History revisited

HISTORY ALMOST REPEATED: William Brown, left, yesterday halved his match against Waikato No.1 Charlie Smail in a near re-creation of the upset win that Brown’s caddie, Peter Hakiwai, secured about 30 years ago against Smail’s father, David. File picture by Paul Rickard

GOLF


DAVID Smail would probably prefer not to remember it.

Peter Hakiwai will never forget it.

About 30 years ago, Hakiwai stunned Smail in an interprovincial matchplay golf clash between Poverty Bay-East Coast and a star-studded Waikato side featuring the likes of Phil Tataurangi and Steve Alker.

Smail went on to become a professional, winning the New Zealand Open and five titles on the Japan tour, and ranking in the top 100 in the world.

He also had a son, and on Day 3 of the Toro National Interprovincial in Hastings, Hakiwai played his part in a near re-creation of that upset victory.

Hakiwai is caddying for PBEC rep William Brown at the week-long matchplay tournament on the pristine Bridge Pa course.

Yesterday, Brown took on Waikato No.1 Charlie Smail — the son of David Smail.

Charlie, the 2018 New Zealand amateur champion, plans to follow in his dad’s career footsteps . . . which made Brown’s half against him in the 4-1 loss to Waikato that much more impressive.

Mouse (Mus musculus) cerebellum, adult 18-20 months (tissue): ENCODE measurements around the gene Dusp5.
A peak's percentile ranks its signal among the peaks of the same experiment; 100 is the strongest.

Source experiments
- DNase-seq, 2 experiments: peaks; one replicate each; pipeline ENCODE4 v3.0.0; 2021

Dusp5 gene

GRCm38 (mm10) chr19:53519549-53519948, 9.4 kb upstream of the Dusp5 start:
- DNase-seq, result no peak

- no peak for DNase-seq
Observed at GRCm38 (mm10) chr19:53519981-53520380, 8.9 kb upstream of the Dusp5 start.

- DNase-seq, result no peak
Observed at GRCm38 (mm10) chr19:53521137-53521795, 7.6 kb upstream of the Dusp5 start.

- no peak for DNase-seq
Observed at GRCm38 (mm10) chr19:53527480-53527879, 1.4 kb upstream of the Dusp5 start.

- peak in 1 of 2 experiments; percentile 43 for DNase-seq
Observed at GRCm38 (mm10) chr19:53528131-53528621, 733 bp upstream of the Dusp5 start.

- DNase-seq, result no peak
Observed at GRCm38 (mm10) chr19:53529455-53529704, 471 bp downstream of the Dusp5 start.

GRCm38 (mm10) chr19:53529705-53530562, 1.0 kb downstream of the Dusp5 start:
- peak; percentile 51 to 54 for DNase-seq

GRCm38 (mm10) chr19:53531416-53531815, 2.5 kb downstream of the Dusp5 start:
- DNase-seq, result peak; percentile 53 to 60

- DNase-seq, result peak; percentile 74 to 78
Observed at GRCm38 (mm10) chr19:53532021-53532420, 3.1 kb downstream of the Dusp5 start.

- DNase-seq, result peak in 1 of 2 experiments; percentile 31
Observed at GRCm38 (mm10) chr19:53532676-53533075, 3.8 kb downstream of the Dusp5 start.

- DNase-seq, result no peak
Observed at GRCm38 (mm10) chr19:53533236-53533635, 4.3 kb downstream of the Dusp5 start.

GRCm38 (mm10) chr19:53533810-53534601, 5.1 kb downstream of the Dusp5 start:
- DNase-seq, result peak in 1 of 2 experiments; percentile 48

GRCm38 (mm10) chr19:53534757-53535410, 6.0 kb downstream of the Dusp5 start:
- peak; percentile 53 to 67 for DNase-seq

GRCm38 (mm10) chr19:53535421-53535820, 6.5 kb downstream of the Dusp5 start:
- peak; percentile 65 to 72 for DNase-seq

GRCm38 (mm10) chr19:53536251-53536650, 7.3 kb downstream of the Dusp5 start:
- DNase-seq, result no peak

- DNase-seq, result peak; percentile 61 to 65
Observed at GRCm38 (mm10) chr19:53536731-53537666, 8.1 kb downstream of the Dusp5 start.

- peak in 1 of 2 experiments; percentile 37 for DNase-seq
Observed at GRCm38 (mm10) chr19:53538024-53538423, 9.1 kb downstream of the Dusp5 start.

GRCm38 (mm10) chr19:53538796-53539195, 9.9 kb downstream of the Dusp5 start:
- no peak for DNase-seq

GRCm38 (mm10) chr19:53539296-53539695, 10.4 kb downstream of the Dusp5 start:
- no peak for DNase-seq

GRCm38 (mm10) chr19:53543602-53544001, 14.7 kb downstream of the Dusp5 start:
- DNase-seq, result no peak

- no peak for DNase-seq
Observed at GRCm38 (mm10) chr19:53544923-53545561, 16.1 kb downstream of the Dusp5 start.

PBEC suffered their fourth consecutive team defeat yesterday to be sitting at the bottom of Auckland-led Section 2.

They lost to Waikato in the morning, then went down 4½-½ to Wellington in the afternoon, with Brown saving the whitewash.

The Poverty Bay Golf Club greenkeeper showed great character and skill under pressure in both his matches.

Against Smail, Brown nearly drove the 18th green (the ninth hole as they started on 10). He up-and-downed to make birdie to win the hole and halve the match.

Brown also won the last hole (the 18th) to grab a share of the honours in his afternoon clash against Wellington No.2 Thomas Woods.

This time he left it to his opponent to hand him the hole by hitting his approach shot out of bounds.

“Willie’s form was exceptional,” said Hakiwai, who was a member of Bridge Pa back in the ’70s.

“Except for a couple of wayward drives and a bit of bad luck, he probably should have won both games.”

Peter Kerekere provided the other half point for PBEC in his clash with Waikato No.2 Tane Robson.

While on paper it looks a convincing team win to Waikato, it was far from it.

Three of the matches went to the 18th, PBEC No.4 Andrew Higham losing 1-down in what could have been a pivotal clash.

Neil Hansen made his national interprovincial debut at No.5 for PBEC against Waikato. He lost 3 and 2 while No.3 Hukanui Brown was beaten 5 and 4.

Pete Anderson, who did not play in the morning, came back at No.1 for the Wellington tie. He lost 5 and 4 to New Zealand representative and NZ Golf high-performance squad member Kerry Mountcastle, the son of former PBEC player Paul Mountcastle.

Kerekere, at No.3, lost 4 and 2, No.4 Higham 4 and 3, and No.5 Hansen 4 and 3.

There is only round of play today. PBEC faced Otago this morning.